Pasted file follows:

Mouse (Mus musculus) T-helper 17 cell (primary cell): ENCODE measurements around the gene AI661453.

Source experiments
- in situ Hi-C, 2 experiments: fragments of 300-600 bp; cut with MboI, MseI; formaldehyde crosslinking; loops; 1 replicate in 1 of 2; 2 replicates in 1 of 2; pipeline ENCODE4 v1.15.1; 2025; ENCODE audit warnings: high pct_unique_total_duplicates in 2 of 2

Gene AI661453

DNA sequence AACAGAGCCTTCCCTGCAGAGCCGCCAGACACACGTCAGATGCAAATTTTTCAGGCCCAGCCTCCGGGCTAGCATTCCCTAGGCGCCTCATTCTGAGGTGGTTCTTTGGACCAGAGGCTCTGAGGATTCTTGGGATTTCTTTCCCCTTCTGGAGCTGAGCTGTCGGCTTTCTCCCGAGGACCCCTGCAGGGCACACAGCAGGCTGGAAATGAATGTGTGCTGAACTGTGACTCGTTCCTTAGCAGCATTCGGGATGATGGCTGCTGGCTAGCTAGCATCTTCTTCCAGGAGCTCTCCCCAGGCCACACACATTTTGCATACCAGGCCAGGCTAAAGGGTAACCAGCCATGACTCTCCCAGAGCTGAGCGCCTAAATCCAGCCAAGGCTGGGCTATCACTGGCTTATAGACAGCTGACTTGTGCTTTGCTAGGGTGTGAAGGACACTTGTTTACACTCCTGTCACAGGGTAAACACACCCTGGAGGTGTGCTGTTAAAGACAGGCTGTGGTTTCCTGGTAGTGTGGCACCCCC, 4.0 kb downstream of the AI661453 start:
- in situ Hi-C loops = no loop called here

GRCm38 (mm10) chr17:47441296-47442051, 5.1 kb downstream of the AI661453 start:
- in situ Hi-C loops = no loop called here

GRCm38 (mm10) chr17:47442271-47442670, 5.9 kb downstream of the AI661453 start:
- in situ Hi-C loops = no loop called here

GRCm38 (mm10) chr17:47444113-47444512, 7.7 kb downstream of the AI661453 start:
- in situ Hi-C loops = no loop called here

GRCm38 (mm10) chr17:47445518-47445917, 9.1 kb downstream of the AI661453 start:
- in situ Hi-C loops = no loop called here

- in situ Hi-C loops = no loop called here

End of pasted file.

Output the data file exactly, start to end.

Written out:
Mouse (Mus musculus) T-helper 17 cell (primary cell): ENCODE measurements around the gene AI661453.

Source experiments
- in situ Hi-C, 2 experiments: fragments of 300-600 bp; cut with MboI, MseI; formaldehyde crosslinking; loops; 1 replicate in 1 of 2; 2 replicates in 1 of 2; pipeline ENCODE4 v1.15.1; 2025; ENCODE audit warnings: high pct_unique_total_duplicates in 2 of 2

Gene AI661453

DNA sequence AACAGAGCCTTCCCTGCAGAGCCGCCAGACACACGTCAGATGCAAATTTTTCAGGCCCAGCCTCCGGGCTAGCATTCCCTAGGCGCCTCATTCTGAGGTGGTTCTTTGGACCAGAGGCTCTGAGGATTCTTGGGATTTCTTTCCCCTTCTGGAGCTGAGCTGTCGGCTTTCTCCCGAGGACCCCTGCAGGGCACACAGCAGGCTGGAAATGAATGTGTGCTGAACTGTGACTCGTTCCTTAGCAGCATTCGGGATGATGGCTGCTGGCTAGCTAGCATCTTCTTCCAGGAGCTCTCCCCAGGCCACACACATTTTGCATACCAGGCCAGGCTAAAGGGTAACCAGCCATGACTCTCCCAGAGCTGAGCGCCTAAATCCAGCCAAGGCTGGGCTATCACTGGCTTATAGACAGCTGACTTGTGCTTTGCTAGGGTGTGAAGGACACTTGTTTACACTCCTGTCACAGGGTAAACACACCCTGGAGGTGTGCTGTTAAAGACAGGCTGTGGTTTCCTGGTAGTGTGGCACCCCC, 4.0 kb downstream of the AI661453 start:
- in situ Hi-C loops = no loop called here

GRCm38 (mm10) chr17:47441296-47442051, 5.1 kb downstream of the AI661453 start:
- in situ Hi-C loops = no loop called here

GRCm38 (mm10) chr17:47442271-47442670, 5.9 kb downstream of the AI661453 start:
- in situ Hi-C loops = no loop called here

GRCm38 (mm10) chr17:47444113-47444512, 7.7 kb downstream of the AI661453 start:
- in situ Hi-C loops = no loop called here

GRCm38 (mm10) chr17:47445518-47445917, 9.1 kb downstream of the AI661453 start:
- in situ Hi-C loops = no loop called here

- in situ Hi-C loops = no loop called here